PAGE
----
Fiction Reviews

The Scandalous Confessions
of Lydia Bennett, Witch

(2023) Melinda Taub, Jo Fletcher Books, £16.99, hrdbk, 393pp, ISBN 978-1-529-42624-3


Anyone familiar with Jane Austen will know that Lydia is the youngest of the five Bennett sisters in Pride & Prejudice and by far the least sympathetic. As Austen depicts her, she’s a flibbertigibbet: carefree to the point of recklessness and with no sense of propriety or responsibility. Her role in the novel is more or less to act as a counterpoint to the virtues of her sisters. Ultimately, her elopement with the dashing scoundrel Mr Wickham facilitates Lizzie’s reconciliation with Mr Darcy and the happy ending we all know.

But what if we all had it wrong? What if Lydia was the unsung heroine of the entire story. And what if she was also a witch?

That, in a nutshell, is The Scandalous Confessions of Lydia Bennett, Witch (hereafter, The Confessions) a high concept attempt to  a) rehabilitate Lydia for the contemporary reader while  b) attempting a magical retelling of Pride & Prejudice.

The story is narrated by an older, somewhat wiser Lydia, living in semi-genteel poverty with Wickham and writing her life story. She starts with her childhood and introduction to the art of witchcraft. Here, the fourth Bennett sister, Kittie, also gets a surprising re-launch in one of the nicest ideas the book has (the clue is in her name). Lydia swiftly gets in over her head with ancient powers and makes rash promises which come back to drive the plot forward later on.

The Confessions then take advantage of the fact that Lydia is rarely centre stage in Pride & Prejudice, and often elsewhere entirely, to plot a different course around the original novel’s familiar landmarks. We get different takes on Jane, Lizzie and Mr Darcy – none of whom come off particularly well – while Mr Wickham is upgraded from dastardly to demonic.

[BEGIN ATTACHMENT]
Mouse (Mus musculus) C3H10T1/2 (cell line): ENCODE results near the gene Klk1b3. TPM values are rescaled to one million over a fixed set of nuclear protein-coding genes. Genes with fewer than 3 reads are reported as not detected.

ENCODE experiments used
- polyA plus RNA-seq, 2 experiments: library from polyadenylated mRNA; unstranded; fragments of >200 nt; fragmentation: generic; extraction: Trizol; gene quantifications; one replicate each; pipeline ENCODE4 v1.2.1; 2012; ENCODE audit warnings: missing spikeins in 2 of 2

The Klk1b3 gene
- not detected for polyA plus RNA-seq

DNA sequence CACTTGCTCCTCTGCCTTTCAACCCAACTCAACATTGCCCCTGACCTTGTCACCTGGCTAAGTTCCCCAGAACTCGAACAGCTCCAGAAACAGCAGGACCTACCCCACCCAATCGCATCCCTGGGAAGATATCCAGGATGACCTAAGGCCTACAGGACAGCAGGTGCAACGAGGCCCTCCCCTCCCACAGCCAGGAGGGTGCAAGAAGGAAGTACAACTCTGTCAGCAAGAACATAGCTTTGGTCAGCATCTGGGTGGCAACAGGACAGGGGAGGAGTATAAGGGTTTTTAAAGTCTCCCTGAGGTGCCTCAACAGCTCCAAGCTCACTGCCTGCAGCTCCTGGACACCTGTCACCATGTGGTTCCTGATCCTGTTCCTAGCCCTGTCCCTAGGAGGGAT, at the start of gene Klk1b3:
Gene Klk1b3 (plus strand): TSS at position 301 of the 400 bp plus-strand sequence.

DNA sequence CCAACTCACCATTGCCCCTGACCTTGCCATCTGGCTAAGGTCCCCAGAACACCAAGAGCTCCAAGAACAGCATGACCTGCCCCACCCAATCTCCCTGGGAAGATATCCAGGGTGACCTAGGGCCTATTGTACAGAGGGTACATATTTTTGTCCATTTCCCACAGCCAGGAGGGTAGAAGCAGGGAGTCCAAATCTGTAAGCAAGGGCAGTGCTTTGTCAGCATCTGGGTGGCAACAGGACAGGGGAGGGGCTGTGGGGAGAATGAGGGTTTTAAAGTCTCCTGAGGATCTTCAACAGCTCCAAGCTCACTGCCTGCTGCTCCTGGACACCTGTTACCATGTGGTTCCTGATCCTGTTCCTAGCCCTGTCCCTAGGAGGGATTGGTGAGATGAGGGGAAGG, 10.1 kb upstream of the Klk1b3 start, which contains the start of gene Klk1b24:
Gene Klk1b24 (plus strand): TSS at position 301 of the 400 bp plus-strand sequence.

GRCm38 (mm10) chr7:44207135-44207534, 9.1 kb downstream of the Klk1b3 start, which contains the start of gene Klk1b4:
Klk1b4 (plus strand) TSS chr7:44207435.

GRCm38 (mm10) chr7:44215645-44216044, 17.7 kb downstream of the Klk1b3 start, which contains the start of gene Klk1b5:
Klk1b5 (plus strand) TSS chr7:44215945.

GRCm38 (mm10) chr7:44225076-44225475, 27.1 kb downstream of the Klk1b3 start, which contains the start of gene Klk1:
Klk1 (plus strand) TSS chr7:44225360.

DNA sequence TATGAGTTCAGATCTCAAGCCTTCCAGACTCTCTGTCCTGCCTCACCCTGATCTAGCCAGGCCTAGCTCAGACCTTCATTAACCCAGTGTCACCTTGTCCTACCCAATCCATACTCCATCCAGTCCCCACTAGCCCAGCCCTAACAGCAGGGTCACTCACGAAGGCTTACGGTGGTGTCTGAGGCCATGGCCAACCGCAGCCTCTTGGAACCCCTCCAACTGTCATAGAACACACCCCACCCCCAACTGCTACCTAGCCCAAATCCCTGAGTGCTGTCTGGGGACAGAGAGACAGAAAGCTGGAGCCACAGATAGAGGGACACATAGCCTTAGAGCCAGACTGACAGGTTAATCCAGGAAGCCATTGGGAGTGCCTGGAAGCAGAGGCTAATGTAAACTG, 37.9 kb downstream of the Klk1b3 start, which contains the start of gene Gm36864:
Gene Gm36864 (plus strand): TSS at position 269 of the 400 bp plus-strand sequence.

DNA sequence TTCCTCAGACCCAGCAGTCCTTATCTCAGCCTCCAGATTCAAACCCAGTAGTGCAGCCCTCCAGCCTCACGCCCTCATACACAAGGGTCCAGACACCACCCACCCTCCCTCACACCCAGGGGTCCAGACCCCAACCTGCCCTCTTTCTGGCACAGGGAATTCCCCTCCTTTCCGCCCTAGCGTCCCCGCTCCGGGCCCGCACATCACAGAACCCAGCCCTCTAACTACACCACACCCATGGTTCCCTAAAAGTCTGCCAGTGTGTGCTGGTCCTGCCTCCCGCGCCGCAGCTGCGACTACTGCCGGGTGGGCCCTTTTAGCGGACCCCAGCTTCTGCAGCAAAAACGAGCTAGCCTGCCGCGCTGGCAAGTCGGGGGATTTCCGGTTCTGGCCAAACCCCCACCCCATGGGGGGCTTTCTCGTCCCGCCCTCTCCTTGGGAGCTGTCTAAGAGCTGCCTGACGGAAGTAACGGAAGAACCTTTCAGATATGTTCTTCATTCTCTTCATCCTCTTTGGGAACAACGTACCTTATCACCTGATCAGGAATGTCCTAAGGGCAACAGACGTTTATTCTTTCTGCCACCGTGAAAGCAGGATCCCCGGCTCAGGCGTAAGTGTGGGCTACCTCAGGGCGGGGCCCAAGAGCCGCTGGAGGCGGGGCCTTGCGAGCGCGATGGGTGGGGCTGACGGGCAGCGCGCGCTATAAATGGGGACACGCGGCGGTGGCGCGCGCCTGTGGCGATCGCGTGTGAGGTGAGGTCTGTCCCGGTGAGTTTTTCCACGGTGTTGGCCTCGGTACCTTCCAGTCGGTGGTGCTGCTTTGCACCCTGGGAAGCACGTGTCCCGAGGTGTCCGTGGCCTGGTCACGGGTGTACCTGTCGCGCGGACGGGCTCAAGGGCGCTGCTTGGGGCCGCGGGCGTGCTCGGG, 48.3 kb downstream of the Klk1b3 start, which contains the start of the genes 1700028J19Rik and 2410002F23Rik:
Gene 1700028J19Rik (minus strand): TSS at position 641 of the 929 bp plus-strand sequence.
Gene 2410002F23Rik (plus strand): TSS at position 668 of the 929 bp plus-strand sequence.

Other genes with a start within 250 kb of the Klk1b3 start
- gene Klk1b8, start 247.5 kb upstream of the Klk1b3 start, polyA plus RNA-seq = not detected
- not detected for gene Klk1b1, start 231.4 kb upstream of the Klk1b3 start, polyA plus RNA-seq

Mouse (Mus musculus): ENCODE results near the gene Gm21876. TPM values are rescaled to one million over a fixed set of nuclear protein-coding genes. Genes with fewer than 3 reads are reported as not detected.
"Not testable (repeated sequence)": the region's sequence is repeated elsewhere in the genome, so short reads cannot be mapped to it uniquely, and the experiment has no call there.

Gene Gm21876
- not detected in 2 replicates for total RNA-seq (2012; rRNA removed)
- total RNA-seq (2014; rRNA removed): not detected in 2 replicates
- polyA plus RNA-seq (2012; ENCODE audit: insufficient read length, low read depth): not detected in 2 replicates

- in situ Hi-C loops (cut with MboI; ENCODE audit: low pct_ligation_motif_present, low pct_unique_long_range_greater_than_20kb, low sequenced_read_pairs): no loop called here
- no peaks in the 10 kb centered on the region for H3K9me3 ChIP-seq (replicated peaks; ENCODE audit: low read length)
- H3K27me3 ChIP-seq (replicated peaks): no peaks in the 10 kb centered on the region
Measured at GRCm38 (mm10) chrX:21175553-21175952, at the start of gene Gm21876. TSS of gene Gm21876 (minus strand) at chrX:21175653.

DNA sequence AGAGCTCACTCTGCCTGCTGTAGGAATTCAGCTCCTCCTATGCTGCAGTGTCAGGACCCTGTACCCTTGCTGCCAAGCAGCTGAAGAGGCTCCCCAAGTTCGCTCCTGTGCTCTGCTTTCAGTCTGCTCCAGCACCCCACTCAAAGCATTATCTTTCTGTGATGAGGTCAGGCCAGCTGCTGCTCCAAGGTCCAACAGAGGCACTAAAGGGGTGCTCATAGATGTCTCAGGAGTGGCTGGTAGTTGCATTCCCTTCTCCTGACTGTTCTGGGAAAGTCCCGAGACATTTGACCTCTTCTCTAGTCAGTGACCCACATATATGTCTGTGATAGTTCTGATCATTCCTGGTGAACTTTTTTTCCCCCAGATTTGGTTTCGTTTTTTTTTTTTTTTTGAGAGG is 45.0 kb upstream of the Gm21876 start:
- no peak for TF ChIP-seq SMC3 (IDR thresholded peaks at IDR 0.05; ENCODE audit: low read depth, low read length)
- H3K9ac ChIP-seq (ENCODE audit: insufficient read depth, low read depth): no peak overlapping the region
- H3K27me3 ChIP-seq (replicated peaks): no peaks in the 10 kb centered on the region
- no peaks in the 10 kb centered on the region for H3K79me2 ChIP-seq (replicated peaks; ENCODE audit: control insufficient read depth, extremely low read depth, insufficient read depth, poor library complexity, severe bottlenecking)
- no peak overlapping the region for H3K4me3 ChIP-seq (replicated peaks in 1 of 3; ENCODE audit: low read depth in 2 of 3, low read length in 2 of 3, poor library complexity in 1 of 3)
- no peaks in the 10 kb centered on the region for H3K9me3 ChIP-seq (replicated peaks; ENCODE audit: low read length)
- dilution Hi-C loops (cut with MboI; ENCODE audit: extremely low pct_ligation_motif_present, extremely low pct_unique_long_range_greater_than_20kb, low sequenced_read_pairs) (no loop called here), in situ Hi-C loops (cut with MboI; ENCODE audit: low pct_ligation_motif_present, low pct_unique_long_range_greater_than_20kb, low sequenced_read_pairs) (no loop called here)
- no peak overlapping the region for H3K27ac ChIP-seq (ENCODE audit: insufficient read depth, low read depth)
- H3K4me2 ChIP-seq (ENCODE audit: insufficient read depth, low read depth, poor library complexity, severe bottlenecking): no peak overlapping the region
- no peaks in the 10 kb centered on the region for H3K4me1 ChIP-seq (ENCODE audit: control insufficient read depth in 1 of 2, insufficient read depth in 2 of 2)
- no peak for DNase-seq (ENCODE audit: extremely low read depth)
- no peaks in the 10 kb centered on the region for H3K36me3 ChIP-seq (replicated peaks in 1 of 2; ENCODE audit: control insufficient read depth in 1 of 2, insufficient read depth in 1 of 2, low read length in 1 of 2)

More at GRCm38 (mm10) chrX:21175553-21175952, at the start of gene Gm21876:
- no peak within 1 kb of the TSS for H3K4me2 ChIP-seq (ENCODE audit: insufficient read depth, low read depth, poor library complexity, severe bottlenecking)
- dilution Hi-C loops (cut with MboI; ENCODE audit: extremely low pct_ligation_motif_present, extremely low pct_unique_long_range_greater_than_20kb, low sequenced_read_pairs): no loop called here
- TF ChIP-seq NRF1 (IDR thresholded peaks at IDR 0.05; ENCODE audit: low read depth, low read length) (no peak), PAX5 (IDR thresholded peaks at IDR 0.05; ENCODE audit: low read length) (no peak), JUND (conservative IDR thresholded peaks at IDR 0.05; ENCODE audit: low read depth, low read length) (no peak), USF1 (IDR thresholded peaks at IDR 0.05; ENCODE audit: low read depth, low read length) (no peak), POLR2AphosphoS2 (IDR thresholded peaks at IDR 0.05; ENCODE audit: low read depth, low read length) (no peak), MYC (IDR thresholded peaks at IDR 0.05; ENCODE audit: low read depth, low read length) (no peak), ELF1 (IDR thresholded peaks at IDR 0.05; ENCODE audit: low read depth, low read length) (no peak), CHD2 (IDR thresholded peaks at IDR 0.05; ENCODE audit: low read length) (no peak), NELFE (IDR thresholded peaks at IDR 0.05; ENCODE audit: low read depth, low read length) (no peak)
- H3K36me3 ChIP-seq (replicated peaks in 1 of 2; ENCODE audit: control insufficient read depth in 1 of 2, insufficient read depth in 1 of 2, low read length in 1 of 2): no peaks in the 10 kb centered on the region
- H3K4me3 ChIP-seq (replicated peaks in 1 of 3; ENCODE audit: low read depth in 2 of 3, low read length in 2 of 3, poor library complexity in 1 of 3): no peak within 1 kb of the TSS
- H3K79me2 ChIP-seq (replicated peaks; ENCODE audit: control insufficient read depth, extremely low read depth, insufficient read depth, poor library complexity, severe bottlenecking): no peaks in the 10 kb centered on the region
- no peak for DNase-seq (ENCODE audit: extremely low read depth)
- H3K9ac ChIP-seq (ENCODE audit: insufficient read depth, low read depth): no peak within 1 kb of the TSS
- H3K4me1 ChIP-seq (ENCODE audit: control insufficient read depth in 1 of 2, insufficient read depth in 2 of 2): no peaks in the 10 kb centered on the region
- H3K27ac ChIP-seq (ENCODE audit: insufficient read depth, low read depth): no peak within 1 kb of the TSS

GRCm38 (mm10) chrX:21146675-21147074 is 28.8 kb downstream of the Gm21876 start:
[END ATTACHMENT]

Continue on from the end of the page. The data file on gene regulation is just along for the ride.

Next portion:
This being fantasy, of course we get a quest, in this case to fashionable Brighton with the regiment in search of a mysterious and magical jewel as Lydia attempts to wriggle off the hook of promises she made to a dragon when she was much younger. Here in another high point, Taub borrows Caribbean heiress Marie Lambe from Austen’s unpublished Sanditon to perceptively dissect the racism and colonialism of Regency England.

And if that wasn’t enough, the story then periodically jumps into Lydia’s present as she attempts to help lift a curse from Mr Darcy’s sister Georgiana.

In principle, as someone who loves both Austen and regency fantasies like Zen Cho’s Sorceror To The Crown, this book should be right up my street. But I found that there was a lot going on in The Confessions – the narration, the plot, the multiple timelines and yes, the use of characters from a much-loved classic novel – perhaps too much, and at any rate a tall order for Melinda Taub to fulfil. While the best regency fiction achieves the illusion of effortless poise, this felt like work.

This may well also be my problem rather than the novel’s, but I’m still to be convinced by the need to rehabilitate the dreadful Lydia Bennett. Sorry.

That said, The Confessions is very much the kind of book people should be trying to write inside or outside the genre – it’s smart, it’s in dialogue with the past but not bound by it, and it’s trying to do a lot of interesting things at once. If the setting appeals, do give it a try.

Tim Atkinson

See Ian's review of The Scandalous Confessions of Lydia Bennett, Witch.


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